Boost logo

Boost :

Subject: Re: [boost] The future and present of Boost
From: Antony Polukhin (antoshkka_at_[hidden])
Date: 2018-10-24 20:04:09

On Wed, Oct 24, 2018, 21:40 Antony Polukhin <antoshkka_at_[hidden]> wrote:

> On Wed, Oct 24, 2018, 21:30 Niall Douglas via Boost <boost_at_[hidden]>
> wrote:
>> > But we can't just stop investing effort in C++03 maintenance. We have to
>> > officially drop C++03 at the Boost level, meaning, refuse to compile
>> > Boost with C++03 at all, or make it difficult, or at least make it
>> > choose an intelligent default that is never C++03.
>> As Beman suggested so many years ago now, it's long overdue for a
>> separate Boost v2.x release which is shorn of the backwards
>> compatibility and undermaintained libraries.
>> I'd make it C++ 17 by default, too, as surveys suggest people are
>> jumping straight from C++ 11 to C++ 17 and not stopping at C++ 14.
>> People can keep around Boost 1.x with the existing libraries as long as
>> people want it. Let's just break free of the ancient cruft already.
>> And before anyone asks, it would be on each individual library
>> maintainer to do the work to put their library into Boost 2.x.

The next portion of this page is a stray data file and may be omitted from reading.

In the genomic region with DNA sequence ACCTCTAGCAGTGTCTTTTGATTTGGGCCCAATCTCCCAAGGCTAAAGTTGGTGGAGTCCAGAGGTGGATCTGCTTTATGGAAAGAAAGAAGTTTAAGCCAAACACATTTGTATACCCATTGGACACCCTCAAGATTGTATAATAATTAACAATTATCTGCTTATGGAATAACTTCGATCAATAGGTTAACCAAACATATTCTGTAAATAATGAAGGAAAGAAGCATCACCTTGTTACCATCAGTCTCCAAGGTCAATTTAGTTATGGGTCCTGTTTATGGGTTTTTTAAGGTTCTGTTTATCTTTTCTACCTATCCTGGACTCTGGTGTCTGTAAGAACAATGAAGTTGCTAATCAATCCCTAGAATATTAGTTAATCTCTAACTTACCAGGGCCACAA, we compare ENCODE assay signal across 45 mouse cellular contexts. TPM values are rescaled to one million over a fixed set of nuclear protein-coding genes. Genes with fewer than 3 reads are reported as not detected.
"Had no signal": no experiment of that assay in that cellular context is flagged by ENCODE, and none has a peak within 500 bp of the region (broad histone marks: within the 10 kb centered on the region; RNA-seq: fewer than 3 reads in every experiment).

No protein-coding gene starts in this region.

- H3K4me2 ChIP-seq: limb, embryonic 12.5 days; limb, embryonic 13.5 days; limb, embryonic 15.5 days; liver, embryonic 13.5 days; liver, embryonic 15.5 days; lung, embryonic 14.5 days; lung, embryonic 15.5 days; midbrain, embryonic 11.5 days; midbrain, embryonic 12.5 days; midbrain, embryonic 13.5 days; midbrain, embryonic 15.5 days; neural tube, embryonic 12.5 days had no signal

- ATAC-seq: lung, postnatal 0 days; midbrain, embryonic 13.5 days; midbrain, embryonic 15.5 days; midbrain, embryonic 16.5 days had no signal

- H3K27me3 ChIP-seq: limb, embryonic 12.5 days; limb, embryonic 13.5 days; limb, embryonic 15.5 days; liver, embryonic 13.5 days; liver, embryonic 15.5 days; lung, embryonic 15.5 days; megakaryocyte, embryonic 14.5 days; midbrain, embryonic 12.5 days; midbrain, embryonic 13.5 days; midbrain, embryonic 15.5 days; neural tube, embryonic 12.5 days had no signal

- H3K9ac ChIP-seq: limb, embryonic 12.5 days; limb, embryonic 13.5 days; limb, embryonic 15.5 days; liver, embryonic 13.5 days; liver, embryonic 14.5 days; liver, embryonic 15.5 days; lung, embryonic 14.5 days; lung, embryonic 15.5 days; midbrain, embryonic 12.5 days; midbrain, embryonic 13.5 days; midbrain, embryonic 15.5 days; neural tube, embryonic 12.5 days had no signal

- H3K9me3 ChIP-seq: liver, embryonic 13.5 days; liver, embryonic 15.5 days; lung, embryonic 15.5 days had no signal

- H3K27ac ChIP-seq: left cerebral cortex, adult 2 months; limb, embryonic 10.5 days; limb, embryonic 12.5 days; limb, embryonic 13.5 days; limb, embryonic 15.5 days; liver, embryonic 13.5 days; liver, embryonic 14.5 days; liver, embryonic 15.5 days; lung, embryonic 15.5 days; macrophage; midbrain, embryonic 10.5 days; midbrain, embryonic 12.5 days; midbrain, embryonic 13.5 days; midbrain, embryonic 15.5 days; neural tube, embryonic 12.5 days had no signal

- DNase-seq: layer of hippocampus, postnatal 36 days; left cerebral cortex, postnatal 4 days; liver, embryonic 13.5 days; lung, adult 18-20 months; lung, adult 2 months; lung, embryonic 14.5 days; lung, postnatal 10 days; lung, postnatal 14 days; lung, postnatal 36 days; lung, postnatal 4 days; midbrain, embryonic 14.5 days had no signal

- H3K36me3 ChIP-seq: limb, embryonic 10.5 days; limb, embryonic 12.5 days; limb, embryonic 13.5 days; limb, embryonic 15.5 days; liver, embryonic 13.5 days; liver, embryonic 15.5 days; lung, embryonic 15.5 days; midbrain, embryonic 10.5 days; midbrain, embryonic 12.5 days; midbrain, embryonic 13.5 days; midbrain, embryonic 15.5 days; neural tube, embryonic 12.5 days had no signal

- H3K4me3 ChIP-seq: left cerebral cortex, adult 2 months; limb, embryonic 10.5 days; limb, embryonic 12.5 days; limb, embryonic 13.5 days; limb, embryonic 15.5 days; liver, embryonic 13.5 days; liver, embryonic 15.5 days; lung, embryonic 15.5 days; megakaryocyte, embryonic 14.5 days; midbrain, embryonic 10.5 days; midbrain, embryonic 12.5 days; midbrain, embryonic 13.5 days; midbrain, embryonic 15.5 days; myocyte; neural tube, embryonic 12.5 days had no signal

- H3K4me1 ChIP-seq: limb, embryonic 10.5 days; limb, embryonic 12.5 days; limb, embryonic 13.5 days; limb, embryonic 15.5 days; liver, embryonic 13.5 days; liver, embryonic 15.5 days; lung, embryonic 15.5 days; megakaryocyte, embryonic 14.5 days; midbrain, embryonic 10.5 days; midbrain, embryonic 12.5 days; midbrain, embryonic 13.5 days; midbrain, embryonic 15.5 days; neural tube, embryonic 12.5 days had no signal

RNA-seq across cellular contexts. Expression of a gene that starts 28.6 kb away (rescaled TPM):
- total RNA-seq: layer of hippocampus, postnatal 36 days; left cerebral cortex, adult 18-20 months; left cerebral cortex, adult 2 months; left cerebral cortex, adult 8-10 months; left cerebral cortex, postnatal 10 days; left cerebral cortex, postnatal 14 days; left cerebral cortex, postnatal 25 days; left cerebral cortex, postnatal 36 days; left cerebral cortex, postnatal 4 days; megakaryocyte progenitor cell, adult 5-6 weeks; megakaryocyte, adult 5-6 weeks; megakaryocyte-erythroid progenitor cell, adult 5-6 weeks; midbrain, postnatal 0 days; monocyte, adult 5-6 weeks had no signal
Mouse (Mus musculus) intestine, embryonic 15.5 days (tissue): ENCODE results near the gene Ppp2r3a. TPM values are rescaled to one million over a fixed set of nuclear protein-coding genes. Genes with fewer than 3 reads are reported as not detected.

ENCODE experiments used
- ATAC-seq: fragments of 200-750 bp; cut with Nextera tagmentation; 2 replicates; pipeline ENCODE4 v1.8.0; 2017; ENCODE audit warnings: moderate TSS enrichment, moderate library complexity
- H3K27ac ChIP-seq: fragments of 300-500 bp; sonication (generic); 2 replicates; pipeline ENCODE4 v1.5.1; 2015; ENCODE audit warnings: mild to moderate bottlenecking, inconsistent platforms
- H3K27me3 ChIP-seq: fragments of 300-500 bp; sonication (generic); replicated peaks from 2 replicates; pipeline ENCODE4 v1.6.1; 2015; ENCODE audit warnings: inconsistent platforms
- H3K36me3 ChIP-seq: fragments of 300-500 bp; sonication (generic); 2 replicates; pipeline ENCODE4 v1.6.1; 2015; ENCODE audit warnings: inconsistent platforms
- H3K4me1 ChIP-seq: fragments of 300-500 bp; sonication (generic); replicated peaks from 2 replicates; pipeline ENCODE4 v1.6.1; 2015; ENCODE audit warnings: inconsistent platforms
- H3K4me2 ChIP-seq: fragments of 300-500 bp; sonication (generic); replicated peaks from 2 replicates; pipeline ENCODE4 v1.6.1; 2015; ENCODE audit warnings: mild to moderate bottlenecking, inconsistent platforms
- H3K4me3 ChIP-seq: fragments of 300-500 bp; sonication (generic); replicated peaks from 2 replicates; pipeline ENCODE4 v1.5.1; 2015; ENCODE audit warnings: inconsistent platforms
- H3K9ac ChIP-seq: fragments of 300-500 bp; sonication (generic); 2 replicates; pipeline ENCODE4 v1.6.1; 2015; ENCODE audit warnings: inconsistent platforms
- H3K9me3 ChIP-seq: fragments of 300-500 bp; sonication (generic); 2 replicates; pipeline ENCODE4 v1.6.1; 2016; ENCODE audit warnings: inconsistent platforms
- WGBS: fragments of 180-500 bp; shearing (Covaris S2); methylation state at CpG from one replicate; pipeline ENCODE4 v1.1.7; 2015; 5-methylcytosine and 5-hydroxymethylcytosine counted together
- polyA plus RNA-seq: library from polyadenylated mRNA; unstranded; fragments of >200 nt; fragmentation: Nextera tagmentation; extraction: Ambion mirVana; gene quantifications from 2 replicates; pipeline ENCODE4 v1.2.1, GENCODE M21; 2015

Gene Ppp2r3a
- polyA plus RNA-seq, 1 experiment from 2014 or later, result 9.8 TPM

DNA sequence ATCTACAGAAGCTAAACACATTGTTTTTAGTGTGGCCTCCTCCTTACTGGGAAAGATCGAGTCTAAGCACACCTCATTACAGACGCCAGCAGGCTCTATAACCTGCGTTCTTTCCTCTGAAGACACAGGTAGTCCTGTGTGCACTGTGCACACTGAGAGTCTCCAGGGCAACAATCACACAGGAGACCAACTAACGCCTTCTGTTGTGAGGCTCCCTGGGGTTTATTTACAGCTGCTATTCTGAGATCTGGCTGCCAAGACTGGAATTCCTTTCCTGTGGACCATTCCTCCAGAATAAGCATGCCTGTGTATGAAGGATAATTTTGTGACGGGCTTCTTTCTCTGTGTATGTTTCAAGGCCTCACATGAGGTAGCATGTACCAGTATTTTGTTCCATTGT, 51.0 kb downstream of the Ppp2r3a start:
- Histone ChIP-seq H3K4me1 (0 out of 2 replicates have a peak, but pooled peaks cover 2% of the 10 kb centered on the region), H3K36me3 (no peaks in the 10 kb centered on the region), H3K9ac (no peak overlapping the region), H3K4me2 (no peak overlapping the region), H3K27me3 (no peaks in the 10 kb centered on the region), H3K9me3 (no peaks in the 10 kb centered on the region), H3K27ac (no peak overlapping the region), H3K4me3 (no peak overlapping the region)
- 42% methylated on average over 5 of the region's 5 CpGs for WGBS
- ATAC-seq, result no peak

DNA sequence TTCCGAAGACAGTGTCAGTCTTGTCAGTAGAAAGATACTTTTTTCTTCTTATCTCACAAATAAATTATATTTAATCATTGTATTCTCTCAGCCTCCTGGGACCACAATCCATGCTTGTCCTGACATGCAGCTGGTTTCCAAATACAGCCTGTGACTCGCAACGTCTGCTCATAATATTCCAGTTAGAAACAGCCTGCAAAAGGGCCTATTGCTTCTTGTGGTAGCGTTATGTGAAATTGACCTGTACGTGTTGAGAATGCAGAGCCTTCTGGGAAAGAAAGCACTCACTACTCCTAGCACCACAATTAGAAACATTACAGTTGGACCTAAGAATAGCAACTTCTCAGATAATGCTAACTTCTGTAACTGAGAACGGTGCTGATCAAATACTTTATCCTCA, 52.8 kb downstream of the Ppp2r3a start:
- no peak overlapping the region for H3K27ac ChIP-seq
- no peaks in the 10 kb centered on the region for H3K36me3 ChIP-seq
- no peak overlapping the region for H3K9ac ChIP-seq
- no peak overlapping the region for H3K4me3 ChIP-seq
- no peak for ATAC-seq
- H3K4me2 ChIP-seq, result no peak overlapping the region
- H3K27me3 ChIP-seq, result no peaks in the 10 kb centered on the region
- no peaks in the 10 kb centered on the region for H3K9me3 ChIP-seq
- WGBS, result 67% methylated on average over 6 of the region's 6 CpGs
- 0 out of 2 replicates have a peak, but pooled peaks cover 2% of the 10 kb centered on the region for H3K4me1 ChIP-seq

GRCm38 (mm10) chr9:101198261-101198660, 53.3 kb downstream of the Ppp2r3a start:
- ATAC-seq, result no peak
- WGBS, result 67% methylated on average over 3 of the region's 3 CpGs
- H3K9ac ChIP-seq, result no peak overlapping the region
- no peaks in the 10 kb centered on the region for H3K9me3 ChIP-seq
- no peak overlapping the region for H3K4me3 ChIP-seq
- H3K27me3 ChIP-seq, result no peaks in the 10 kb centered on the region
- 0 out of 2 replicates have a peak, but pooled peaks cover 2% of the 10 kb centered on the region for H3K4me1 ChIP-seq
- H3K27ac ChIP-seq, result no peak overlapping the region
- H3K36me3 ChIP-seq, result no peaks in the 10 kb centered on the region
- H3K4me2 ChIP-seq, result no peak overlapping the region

> I'm in. Let's do that.

I gave it another thought and now I do not like that idea.

At first it seems tempting to drop a big pice of legacy libraries and leave
only the most fresh ones. Let's put aside the difficulty of choosing the
right library set for a moment, we have bigger problem here.

The problem is that such approach is not user friendly at all. Even if we
choose some optimal criteria for Boost2 libraries, there'll be always some
users that wish to see one more ancient library in the new Boost. By taking
the responsibility to choose the criteria we do not give users any way to
affect the library set.

What's more bad - we'll have to repeat the procedure each 10-30 years. And
the procedure is probably require a lot of efforts from us and from users
(take a look at the Python2 and Python3 story).

Instead of starting a new Boost we can just deprecate the libraries more
aggressively. Put a note in release notes. Say that the library X is not
maintained and that if there'll be no maintainer in next 2-3 releases then
the library will be removed from Boost. With this approach users can affect
the decision we make. For example, users that are really interested in the
library could become the new maintainers. Or they can hire a person to
support 5-10 libraries for full time.


Boost list run by bdawes at, gregod at, cpdaniel at, john at